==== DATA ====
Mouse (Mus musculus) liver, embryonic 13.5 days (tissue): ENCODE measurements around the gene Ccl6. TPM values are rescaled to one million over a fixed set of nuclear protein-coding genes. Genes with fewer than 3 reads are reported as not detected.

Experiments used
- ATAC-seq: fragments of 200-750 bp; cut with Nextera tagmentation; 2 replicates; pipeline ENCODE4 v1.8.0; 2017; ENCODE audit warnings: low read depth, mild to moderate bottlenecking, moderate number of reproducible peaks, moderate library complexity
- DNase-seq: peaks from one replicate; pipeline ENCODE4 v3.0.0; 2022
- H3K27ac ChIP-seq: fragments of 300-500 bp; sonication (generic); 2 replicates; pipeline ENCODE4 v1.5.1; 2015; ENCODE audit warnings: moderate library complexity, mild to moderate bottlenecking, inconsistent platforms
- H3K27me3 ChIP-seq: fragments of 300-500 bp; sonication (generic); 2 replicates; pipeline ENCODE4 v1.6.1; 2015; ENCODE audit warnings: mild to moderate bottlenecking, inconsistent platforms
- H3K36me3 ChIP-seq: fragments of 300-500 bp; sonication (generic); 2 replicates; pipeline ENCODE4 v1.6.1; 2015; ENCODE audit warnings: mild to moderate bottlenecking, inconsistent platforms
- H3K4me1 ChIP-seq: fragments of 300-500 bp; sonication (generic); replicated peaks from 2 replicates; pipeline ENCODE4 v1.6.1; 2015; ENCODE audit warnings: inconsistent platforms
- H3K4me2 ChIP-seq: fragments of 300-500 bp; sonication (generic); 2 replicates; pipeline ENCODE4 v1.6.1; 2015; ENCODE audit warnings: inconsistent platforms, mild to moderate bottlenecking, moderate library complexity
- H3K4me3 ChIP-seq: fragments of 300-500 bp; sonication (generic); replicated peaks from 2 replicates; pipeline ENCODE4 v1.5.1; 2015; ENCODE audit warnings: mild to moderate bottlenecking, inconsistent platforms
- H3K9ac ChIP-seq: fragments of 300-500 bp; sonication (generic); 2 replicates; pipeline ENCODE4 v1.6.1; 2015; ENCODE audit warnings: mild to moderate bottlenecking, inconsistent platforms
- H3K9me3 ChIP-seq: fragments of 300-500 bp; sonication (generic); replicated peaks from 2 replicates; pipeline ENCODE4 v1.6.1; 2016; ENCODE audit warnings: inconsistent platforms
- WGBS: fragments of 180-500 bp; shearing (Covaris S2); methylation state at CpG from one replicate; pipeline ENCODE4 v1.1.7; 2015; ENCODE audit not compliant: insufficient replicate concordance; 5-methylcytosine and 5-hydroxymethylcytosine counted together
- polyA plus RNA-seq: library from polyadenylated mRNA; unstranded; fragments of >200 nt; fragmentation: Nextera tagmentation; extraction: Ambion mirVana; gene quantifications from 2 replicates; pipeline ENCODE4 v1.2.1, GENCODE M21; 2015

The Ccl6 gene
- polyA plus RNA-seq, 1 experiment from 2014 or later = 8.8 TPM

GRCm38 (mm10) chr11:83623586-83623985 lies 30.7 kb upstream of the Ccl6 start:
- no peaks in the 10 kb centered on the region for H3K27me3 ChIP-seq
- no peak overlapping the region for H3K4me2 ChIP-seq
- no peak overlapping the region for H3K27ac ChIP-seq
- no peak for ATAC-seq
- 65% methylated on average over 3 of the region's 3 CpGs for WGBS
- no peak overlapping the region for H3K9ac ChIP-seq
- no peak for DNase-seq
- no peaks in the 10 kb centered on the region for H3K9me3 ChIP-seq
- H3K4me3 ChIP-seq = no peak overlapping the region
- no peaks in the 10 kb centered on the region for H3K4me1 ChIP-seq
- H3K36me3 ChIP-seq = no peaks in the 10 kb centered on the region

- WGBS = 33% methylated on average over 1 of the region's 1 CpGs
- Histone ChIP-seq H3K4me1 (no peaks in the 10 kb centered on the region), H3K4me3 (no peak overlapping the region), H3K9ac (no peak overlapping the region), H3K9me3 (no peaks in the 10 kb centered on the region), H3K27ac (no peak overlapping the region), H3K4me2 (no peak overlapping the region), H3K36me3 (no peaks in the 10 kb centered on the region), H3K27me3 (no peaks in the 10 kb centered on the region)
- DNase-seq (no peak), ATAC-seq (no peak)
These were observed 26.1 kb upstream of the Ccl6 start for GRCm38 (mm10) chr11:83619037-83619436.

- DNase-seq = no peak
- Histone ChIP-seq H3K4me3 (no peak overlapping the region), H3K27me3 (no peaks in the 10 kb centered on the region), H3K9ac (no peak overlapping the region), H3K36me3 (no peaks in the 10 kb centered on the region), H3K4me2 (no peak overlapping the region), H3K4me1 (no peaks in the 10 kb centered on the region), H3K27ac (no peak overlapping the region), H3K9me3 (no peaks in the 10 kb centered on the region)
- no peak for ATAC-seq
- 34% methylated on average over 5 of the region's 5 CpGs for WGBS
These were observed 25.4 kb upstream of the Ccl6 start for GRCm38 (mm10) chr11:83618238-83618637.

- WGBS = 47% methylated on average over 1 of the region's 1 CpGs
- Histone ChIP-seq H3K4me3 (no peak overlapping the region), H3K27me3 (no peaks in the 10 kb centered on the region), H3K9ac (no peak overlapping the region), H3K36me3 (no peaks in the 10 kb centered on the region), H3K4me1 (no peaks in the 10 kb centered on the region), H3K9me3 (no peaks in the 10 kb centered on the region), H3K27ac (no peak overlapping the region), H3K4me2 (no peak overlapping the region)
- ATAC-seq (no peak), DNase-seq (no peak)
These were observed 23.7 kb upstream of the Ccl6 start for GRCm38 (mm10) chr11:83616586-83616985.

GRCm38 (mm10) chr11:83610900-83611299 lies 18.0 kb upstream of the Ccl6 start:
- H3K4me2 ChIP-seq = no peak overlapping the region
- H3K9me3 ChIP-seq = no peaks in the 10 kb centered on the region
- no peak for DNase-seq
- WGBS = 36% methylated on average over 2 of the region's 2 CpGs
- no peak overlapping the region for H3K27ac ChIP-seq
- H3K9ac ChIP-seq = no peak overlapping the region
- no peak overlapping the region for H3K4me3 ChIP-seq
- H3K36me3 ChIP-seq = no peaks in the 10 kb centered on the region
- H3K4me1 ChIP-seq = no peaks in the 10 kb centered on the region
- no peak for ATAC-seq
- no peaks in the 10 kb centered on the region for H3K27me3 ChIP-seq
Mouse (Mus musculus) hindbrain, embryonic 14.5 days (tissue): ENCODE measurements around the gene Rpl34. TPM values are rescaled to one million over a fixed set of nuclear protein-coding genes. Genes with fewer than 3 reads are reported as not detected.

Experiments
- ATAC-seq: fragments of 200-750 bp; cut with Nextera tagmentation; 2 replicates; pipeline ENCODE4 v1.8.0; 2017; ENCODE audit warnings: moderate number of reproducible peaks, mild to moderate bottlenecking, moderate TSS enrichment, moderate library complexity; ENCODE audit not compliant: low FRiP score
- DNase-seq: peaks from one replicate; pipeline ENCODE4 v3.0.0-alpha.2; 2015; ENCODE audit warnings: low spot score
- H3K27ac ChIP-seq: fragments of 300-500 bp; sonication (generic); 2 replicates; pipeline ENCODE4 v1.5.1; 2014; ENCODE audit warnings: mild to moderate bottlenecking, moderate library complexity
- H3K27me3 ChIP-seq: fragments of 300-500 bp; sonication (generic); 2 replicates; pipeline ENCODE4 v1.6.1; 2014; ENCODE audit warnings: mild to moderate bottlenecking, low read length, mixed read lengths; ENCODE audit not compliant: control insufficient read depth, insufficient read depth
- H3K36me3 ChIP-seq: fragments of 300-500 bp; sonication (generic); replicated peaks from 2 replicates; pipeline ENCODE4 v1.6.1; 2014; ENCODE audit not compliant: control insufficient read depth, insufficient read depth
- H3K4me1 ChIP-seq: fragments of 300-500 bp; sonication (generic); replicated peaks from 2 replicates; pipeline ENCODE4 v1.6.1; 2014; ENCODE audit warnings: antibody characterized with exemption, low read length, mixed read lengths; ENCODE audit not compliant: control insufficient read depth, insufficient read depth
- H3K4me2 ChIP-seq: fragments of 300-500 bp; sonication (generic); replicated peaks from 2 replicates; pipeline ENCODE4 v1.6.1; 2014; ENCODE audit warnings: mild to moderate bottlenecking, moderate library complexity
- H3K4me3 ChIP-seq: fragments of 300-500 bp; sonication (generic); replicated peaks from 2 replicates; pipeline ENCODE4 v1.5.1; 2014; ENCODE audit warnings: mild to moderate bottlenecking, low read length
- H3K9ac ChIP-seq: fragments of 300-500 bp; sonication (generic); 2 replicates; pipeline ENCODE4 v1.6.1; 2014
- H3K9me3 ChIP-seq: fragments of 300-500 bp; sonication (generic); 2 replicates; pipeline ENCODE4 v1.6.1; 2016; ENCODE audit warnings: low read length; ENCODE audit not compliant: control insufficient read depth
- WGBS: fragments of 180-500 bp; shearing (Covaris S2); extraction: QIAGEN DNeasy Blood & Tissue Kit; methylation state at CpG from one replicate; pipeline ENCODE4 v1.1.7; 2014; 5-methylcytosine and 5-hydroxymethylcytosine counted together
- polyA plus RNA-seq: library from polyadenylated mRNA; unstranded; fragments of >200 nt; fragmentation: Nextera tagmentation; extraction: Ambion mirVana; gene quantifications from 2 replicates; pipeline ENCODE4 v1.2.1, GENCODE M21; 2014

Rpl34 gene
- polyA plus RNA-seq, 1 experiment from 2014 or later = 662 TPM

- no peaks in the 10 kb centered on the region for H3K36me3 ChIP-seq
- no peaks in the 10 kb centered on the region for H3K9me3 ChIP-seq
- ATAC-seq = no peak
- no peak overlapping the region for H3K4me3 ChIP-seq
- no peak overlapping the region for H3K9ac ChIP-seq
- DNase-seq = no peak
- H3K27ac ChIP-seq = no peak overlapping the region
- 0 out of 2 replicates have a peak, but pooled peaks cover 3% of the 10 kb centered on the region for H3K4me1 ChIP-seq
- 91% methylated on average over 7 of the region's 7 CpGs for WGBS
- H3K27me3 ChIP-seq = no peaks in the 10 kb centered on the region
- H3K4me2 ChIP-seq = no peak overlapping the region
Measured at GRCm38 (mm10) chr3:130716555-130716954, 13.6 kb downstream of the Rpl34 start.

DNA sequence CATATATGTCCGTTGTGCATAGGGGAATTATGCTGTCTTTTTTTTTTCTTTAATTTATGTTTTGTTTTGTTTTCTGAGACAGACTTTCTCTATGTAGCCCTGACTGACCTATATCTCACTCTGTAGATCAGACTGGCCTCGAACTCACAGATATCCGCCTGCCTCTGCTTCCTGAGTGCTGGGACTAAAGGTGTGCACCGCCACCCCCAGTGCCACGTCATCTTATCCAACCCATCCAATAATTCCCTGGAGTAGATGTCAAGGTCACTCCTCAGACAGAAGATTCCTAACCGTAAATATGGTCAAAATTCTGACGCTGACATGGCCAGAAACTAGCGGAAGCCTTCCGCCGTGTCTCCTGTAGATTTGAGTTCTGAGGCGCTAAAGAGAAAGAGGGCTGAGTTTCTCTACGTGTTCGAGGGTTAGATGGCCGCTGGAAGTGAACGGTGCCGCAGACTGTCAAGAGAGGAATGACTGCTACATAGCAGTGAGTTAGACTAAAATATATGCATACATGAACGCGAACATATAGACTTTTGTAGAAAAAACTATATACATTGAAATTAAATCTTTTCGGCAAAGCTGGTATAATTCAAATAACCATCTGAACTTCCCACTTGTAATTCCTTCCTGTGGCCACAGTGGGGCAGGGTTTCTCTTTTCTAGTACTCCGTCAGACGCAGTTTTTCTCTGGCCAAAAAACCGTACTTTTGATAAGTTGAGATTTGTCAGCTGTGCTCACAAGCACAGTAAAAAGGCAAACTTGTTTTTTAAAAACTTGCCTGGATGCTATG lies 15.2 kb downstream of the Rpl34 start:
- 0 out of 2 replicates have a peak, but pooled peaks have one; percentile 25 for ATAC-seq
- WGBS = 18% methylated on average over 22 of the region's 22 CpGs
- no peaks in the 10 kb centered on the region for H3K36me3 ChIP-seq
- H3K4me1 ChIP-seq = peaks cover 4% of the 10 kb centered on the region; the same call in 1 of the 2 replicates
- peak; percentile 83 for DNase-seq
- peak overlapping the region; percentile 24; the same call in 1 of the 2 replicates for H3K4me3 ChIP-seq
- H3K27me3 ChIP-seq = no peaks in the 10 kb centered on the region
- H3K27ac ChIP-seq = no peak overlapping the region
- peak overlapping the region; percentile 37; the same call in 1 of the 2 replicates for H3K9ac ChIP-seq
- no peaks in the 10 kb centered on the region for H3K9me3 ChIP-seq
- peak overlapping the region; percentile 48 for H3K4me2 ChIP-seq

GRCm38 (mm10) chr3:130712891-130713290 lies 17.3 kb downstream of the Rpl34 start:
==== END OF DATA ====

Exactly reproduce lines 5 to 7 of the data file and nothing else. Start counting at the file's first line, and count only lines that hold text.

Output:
- H3K27ac ChIP-seq: fragments of 300-500 bp; sonication (generic); 2 replicates; pipeline ENCODE4 v1.5.1; 2015; ENCODE audit warnings: moderate library complexity, mild to moderate bottlenecking, inconsistent platforms
- H3K27me3 ChIP-seq: fragments of 300-500 bp; sonication (generic); 2 replicates; pipeline ENCODE4 v1.6.1; 2015; ENCODE audit warnings: mild to moderate bottlenecking, inconsistent platforms
- H3K36me3 ChIP-seq: fragments of 300-500 bp; sonication (generic); 2 replicates; pipeline ENCODE4 v1.6.1; 2015; ENCODE audit warnings: mild to moderate bottlenecking, inconsistent platforms